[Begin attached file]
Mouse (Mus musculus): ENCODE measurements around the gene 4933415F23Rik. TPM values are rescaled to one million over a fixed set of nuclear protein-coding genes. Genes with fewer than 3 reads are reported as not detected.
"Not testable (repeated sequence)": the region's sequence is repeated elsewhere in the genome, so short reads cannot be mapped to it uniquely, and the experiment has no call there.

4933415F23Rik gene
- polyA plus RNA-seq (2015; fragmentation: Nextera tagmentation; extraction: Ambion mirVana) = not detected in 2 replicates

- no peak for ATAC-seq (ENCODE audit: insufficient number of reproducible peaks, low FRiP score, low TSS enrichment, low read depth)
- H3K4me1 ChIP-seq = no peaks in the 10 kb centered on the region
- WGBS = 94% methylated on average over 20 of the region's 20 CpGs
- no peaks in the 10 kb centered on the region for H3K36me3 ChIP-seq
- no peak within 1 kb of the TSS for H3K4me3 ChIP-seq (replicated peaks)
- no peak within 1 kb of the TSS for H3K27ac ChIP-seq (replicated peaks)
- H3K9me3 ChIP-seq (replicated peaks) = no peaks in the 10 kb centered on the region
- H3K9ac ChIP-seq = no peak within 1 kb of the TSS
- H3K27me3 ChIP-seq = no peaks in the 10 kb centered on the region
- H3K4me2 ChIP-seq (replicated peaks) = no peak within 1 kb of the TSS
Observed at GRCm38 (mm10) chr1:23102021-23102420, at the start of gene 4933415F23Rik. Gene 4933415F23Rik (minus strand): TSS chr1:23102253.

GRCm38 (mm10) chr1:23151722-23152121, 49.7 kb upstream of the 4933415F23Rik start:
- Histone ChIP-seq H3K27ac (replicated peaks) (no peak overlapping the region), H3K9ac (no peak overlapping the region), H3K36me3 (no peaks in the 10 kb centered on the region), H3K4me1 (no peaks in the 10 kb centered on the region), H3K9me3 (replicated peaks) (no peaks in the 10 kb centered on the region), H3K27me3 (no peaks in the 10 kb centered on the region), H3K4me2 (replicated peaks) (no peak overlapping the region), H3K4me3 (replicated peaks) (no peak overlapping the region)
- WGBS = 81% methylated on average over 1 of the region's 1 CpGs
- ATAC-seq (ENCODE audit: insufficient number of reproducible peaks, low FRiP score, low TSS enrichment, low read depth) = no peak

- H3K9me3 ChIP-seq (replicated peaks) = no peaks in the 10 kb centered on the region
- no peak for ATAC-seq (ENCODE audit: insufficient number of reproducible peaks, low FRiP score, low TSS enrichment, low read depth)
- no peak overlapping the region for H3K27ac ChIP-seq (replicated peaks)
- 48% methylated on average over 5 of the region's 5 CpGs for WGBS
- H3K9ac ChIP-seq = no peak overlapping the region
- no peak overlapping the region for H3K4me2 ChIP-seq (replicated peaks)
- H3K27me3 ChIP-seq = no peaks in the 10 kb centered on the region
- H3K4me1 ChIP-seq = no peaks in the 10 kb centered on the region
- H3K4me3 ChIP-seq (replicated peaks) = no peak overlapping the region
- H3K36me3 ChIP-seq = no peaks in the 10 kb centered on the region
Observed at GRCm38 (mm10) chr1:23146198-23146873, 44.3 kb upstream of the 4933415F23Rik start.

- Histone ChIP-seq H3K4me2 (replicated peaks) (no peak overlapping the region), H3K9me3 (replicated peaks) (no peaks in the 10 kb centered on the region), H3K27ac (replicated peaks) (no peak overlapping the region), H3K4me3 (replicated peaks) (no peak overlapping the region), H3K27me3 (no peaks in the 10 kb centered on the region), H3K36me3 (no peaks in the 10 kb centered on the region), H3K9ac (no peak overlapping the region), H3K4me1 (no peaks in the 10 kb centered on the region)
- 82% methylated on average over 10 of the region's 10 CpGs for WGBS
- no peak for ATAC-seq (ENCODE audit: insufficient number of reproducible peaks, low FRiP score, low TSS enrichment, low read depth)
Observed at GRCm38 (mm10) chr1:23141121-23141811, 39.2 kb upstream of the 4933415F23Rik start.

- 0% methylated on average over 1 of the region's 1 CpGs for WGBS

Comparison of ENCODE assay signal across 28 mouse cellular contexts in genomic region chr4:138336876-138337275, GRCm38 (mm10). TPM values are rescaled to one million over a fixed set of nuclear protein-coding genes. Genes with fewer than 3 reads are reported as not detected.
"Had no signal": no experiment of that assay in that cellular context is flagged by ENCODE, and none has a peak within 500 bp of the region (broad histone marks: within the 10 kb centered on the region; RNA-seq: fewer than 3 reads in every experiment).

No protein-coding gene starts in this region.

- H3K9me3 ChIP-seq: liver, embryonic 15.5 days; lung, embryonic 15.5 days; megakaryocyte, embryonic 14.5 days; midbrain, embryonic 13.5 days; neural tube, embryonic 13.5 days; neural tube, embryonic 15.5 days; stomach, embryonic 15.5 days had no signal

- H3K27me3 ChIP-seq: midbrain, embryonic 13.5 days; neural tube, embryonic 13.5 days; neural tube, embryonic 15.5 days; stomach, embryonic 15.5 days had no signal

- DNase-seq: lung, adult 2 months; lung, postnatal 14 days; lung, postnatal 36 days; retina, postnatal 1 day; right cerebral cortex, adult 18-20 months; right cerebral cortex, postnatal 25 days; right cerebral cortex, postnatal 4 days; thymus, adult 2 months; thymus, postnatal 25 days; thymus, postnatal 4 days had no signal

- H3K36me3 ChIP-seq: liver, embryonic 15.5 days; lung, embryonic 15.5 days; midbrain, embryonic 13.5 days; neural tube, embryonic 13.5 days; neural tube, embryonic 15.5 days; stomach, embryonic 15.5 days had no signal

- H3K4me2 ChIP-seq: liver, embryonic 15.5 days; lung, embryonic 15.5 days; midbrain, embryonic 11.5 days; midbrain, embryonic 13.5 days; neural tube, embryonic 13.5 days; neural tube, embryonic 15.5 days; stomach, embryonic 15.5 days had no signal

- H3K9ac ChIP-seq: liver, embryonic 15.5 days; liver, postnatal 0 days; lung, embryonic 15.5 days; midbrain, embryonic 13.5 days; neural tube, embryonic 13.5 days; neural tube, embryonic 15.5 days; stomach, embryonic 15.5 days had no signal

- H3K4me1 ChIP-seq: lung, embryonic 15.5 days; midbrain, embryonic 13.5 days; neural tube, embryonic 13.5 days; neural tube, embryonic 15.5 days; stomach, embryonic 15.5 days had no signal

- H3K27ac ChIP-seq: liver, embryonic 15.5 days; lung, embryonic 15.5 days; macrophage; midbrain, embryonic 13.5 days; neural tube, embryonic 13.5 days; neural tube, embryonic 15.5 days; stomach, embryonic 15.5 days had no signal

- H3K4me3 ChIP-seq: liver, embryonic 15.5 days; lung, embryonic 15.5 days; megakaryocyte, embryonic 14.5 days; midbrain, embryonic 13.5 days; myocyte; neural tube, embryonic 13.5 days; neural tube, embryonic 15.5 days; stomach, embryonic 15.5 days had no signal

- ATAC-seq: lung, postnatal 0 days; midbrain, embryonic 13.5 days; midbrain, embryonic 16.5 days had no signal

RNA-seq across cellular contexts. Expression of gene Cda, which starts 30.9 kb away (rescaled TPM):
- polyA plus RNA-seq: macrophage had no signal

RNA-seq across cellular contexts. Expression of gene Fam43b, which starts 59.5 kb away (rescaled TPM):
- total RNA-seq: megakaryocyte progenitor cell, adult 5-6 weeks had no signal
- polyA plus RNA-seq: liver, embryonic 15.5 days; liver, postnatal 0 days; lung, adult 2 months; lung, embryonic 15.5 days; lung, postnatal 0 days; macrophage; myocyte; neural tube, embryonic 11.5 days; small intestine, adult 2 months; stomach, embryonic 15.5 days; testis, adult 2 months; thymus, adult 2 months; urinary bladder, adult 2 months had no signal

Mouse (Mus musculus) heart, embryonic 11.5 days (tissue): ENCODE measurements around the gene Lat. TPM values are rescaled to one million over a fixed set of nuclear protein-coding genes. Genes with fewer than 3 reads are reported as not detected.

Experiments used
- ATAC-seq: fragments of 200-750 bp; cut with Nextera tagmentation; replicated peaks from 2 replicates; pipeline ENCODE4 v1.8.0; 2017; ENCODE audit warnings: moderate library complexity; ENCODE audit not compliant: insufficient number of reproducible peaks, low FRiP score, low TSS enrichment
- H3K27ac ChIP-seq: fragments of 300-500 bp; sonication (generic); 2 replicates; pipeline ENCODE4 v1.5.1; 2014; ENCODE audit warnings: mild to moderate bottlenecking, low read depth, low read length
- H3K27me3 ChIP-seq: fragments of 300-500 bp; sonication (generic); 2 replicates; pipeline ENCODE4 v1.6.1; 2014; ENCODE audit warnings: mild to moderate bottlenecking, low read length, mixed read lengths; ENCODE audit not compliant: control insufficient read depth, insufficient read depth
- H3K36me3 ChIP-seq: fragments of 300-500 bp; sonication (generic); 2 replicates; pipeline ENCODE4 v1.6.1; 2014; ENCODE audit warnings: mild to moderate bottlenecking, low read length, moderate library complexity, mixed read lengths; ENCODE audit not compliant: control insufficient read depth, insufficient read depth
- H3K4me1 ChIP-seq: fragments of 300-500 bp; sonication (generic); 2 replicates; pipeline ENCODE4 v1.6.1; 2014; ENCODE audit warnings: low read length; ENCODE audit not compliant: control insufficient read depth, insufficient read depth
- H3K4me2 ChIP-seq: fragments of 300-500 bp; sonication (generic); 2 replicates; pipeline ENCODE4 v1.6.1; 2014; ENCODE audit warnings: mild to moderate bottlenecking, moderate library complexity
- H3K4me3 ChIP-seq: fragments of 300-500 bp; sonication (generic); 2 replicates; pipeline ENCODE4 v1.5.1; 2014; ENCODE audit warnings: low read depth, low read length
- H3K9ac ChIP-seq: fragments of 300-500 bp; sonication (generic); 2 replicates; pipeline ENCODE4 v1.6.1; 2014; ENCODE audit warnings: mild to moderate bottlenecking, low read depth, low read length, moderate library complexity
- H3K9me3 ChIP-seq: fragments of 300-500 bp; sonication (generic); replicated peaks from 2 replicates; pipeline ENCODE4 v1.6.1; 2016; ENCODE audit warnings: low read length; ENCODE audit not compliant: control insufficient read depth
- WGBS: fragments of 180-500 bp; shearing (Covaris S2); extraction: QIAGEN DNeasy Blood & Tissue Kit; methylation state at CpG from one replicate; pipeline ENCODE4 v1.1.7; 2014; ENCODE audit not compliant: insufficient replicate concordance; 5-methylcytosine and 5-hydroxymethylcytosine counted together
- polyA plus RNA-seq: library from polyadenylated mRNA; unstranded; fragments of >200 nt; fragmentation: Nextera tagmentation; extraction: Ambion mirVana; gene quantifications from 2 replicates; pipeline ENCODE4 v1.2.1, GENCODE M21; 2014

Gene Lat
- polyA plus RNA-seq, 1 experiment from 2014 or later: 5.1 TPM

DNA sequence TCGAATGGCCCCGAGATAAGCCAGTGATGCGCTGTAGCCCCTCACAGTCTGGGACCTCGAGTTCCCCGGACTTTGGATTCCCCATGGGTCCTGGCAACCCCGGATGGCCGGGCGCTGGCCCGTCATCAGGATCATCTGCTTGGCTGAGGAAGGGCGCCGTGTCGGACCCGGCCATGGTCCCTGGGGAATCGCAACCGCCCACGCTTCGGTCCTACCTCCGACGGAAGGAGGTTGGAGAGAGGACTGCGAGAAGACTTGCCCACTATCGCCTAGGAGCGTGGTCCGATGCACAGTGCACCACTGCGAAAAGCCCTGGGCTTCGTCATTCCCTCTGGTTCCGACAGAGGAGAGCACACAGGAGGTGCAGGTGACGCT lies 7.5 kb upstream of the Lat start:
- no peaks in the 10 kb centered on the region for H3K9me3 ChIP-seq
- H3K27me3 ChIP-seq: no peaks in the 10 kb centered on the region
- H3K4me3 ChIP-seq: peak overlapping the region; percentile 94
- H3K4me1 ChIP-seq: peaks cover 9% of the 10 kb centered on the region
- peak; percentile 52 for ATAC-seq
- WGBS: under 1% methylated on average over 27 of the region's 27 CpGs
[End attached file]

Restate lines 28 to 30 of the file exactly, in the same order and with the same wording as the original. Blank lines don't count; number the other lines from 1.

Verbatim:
- H3K4me3 ChIP-seq (replicated peaks) = no peak overlapping the region
- H3K36me3 ChIP-seq = no peaks in the 10 kb centered on the region
Observed at GRCm38 (mm10) chr1:23146198-23146873, 44.3 kb upstream of the 4933415F23Rik start.